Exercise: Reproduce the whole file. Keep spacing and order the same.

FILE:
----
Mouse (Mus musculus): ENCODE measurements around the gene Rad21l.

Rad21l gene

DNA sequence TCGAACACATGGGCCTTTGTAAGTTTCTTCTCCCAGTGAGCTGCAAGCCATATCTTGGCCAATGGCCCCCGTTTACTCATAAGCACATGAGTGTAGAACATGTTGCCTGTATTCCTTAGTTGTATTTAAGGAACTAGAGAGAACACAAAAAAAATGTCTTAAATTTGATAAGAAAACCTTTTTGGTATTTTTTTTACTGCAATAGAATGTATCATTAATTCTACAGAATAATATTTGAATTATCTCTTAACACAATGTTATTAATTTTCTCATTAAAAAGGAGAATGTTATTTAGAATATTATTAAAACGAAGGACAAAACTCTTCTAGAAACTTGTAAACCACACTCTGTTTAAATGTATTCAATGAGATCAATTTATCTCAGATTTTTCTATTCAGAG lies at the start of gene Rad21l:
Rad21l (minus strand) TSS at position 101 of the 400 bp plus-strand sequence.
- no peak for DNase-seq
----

Mouse (Mus musculus): ENCODE measurements around the gene Rad21l.

Rad21l gene

DNA sequence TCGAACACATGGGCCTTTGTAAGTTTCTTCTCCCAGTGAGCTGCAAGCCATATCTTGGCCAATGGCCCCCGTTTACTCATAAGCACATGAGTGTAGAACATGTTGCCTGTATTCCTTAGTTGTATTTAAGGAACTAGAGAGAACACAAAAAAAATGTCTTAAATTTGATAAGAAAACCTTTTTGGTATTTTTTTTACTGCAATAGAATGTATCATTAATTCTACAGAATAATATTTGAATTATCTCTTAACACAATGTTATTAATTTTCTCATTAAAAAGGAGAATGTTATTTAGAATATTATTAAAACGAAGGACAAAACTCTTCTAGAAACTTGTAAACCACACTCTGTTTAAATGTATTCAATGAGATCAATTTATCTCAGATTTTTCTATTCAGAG lies at the start of gene Rad21l:
Rad21l (minus strand) TSS at position 101 of the 400 bp plus-strand sequence.
- no peak for DNase-seq